In 1936, the city of Shreveport (Caddo Parish, Louisiana) erected a Farmers Market on Greenwood Road, modeled after a similar market in Houston, Texas. The purpose of this bond-approved venture was to encourage farm prosperity and discourage "the promiscuous peddling of produce on the streets of Shreveport." The city charged farmers 35 cents each morning to rent a stall, and 25 cents in the afternoon, whereas "professional hucksters must pay 50 cents for both morning and afternoon periods." Newspaper editors apparently did not look too kindly at salesmen.
The market seemed like a big success for the city... but it closed by 1948, when "home-grown products" gave way to "produce from far-away points... with mass trading a feature." Darn, those salesmen!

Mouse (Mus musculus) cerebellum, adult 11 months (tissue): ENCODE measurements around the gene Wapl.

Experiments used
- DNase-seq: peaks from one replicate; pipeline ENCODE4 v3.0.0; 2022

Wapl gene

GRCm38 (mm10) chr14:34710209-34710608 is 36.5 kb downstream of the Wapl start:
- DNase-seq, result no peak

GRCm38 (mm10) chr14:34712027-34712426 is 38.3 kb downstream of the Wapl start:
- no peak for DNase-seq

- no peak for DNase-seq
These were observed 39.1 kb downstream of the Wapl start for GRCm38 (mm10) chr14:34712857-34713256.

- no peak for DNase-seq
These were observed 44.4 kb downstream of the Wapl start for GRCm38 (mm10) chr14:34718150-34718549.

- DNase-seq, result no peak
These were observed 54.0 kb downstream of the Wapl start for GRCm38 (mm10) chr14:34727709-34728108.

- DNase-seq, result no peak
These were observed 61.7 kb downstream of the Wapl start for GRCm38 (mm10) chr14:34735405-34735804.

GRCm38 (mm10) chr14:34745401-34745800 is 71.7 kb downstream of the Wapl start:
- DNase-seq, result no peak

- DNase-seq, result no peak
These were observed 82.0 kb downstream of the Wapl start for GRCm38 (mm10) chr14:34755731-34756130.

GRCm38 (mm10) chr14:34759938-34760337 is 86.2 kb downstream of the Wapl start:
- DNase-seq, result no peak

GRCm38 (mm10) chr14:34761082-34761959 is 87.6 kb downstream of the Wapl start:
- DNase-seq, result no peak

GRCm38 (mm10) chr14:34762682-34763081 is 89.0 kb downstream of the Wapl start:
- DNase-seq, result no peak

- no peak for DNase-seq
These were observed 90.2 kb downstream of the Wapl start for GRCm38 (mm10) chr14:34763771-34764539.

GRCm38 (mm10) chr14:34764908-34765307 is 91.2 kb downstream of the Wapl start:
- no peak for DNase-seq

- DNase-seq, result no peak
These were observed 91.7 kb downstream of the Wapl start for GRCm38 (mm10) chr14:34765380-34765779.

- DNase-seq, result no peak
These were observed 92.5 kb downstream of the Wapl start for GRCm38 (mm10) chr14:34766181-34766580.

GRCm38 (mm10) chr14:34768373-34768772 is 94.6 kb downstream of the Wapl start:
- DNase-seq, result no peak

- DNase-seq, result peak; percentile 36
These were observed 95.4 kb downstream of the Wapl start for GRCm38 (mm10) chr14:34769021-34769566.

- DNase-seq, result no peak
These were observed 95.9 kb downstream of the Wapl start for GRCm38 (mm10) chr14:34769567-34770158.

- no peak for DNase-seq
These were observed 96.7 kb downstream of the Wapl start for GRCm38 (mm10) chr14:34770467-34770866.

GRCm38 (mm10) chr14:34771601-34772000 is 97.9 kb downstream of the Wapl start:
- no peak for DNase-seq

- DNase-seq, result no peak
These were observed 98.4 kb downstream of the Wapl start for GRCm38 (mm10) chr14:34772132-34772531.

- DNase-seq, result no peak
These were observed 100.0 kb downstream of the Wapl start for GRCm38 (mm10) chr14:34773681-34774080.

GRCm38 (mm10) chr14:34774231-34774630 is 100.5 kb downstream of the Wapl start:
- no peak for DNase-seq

In 1939, the Public Works Administration immortalized the false-facade sheds in photography to document "federal and other governmental architecture" erected "with the assistance of the Public Works Administration."
These buildings once stood at 2200 Greenwood Road, where US 79 crosses US 80 in a maze of modern highways today. Now, Shreveport's Farmer's Market is located downtown along Spring Avenue and Crockett Street at the city's "Festival Plaza."